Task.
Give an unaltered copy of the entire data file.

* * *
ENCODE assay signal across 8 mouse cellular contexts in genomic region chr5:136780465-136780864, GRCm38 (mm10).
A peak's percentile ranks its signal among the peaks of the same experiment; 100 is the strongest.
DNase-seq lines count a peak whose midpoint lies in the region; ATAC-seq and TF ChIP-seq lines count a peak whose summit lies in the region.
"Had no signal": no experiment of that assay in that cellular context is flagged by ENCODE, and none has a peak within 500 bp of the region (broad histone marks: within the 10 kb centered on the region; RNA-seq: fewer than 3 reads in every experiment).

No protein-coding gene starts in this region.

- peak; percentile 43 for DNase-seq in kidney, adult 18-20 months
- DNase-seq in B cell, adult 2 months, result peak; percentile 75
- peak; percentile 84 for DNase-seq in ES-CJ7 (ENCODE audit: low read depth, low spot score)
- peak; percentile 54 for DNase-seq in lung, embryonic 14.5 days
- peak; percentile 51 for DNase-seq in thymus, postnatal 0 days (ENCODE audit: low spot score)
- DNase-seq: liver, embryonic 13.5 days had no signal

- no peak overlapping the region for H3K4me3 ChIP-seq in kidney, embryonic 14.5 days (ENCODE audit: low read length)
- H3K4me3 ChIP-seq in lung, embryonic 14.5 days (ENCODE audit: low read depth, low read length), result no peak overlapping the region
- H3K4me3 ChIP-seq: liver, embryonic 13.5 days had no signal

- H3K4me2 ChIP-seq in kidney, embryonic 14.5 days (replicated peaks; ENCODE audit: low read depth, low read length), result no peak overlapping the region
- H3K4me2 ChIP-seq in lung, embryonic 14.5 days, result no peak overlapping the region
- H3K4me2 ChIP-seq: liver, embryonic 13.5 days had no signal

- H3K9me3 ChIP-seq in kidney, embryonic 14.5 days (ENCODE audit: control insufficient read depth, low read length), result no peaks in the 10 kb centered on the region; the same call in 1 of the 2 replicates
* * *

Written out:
ENCODE assay signal across 8 mouse cellular contexts in genomic region chr5:136780465-136780864, GRCm38 (mm10).
A peak's percentile ranks its signal among the peaks of the same experiment; 100 is the strongest.
DNase-seq lines count a peak whose midpoint lies in the region; ATAC-seq and TF ChIP-seq lines count a peak whose summit lies in the region.
"Had no signal": no experiment of that assay in that cellular context is flagged by ENCODE, and none has a peak within 500 bp of the region (broad histone marks: within the 10 kb centered on the region; RNA-seq: fewer than 3 reads in every experiment).

No protein-coding gene starts in this region.

- peak; percentile 43 for DNase-seq in kidney, adult 18-20 months
- DNase-seq in B cell, adult 2 months, result peak; percentile 75
- peak; percentile 84 for DNase-seq in ES-CJ7 (ENCODE audit: low read depth, low spot score)
- peak; percentile 54 for DNase-seq in lung, embryonic 14.5 days
- peak; percentile 51 for DNase-seq in thymus, postnatal 0 days (ENCODE audit: low spot score)
- DNase-seq: liver, embryonic 13.5 days had no signal

- no peak overlapping the region for H3K4me3 ChIP-seq in kidney, embryonic 14.5 days (ENCODE audit: low read length)
- H3K4me3 ChIP-seq in lung, embryonic 14.5 days (ENCODE audit: low read depth, low read length), result no peak overlapping the region
- H3K4me3 ChIP-seq: liver, embryonic 13.5 days had no signal

- H3K4me2 ChIP-seq in kidney, embryonic 14.5 days (replicated peaks; ENCODE audit: low read depth, low read length), result no peak overlapping the region
- H3K4me2 ChIP-seq in lung, embryonic 14.5 days, result no peak overlapping the region
- H3K4me2 ChIP-seq: liver, embryonic 13.5 days had no signal

- H3K9me3 ChIP-seq in kidney, embryonic 14.5 days (ENCODE audit: control insufficient read depth, low read length), result no peaks in the 10 kb centered on the region; the same call in 1 of the 2 replicates